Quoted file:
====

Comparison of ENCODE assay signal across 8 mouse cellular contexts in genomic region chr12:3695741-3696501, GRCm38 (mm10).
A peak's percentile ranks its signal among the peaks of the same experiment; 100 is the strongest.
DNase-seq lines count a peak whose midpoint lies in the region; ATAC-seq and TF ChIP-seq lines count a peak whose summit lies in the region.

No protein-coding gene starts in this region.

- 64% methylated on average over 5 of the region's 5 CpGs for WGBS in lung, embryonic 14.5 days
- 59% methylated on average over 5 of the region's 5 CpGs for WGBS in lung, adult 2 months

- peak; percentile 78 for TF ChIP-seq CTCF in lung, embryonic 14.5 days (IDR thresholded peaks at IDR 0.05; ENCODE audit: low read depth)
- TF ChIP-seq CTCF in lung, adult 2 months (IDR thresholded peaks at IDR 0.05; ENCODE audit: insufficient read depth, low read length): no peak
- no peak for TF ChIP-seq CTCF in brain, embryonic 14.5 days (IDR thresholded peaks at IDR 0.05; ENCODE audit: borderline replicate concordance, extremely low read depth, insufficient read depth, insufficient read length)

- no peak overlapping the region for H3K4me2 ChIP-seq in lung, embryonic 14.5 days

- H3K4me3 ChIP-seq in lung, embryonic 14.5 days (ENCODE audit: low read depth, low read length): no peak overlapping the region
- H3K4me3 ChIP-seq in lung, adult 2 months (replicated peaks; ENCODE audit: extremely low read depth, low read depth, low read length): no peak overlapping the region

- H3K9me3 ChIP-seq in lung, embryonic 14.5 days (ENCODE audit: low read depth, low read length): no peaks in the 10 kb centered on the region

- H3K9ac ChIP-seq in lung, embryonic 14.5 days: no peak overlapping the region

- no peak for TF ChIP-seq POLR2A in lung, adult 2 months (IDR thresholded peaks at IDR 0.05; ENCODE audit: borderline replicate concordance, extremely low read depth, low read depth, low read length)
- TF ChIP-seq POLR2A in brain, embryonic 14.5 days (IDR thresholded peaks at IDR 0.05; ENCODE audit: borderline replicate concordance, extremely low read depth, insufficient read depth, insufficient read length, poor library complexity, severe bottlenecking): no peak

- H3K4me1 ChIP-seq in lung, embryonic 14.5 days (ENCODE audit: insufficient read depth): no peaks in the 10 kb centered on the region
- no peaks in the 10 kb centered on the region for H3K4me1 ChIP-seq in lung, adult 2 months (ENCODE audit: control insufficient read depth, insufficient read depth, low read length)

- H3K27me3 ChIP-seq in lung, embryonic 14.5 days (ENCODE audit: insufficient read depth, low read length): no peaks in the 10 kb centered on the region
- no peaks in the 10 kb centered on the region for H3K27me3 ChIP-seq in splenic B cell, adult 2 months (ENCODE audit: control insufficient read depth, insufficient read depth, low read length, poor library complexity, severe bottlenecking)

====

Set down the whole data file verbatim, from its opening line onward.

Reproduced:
Comparison of ENCODE assay signal across 8 mouse cellular contexts in genomic region chr12:3695741-3696501, GRCm38 (mm10).
A peak's percentile ranks its signal among the peaks of the same experiment; 100 is the strongest.
DNase-seq lines count a peak whose midpoint lies in the region; ATAC-seq and TF ChIP-seq lines count a peak whose summit lies in the region.

No protein-coding gene starts in this region.

- 64% methylated on average over 5 of the region's 5 CpGs for WGBS in lung, embryonic 14.5 days
- 59% methylated on average over 5 of the region's 5 CpGs for WGBS in lung, adult 2 months

- peak; percentile 78 for TF ChIP-seq CTCF in lung, embryonic 14.5 days (IDR thresholded peaks at IDR 0.05; ENCODE audit: low read depth)
- TF ChIP-seq CTCF in lung, adult 2 months (IDR thresholded peaks at IDR 0.05; ENCODE audit: insufficient read depth, low read length): no peak
- no peak for TF ChIP-seq CTCF in brain, embryonic 14.5 days (IDR thresholded peaks at IDR 0.05; ENCODE audit: borderline replicate concordance, extremely low read depth, insufficient read depth, insufficient read length)

- no peak overlapping the region for H3K4me2 ChIP-seq in lung, embryonic 14.5 days

- H3K4me3 ChIP-seq in lung, embryonic 14.5 days (ENCODE audit: low read depth, low read length): no peak overlapping the region
- H3K4me3 ChIP-seq in lung, adult 2 months (replicated peaks; ENCODE audit: extremely low read depth, low read depth, low read length): no peak overlapping the region

- H3K9me3 ChIP-seq in lung, embryonic 14.5 days (ENCODE audit: low read depth, low read length): no peaks in the 10 kb centered on the region

- H3K9ac ChIP-seq in lung, embryonic 14.5 days: no peak overlapping the region

- no peak for TF ChIP-seq POLR2A in lung, adult 2 months (IDR thresholded peaks at IDR 0.05; ENCODE audit: borderline replicate concordance, extremely low read depth, low read depth, low read length)
- TF ChIP-seq POLR2A in brain, embryonic 14.5 days (IDR thresholded peaks at IDR 0.05; ENCODE audit: borderline replicate concordance, extremely low read depth, insufficient read depth, insufficient read length, poor library complexity, severe bottlenecking): no peak

- H3K4me1 ChIP-seq in lung, embryonic 14.5 days (ENCODE audit: insufficient read depth): no peaks in the 10 kb centered on the region
- no peaks in the 10 kb centered on the region for H3K4me1 ChIP-seq in lung, adult 2 months (ENCODE audit: control insufficient read depth, insufficient read depth, low read length)

- H3K27me3 ChIP-seq in lung, embryonic 14.5 days (ENCODE audit: insufficient read depth, low read length): no peaks in the 10 kb centered on the region
- no peaks in the 10 kb centered on the region for H3K27me3 ChIP-seq in splenic B cell, adult 2 months (ENCODE audit: control insufficient read depth, insufficient read depth, low read length, poor library complexity, severe bottlenecking)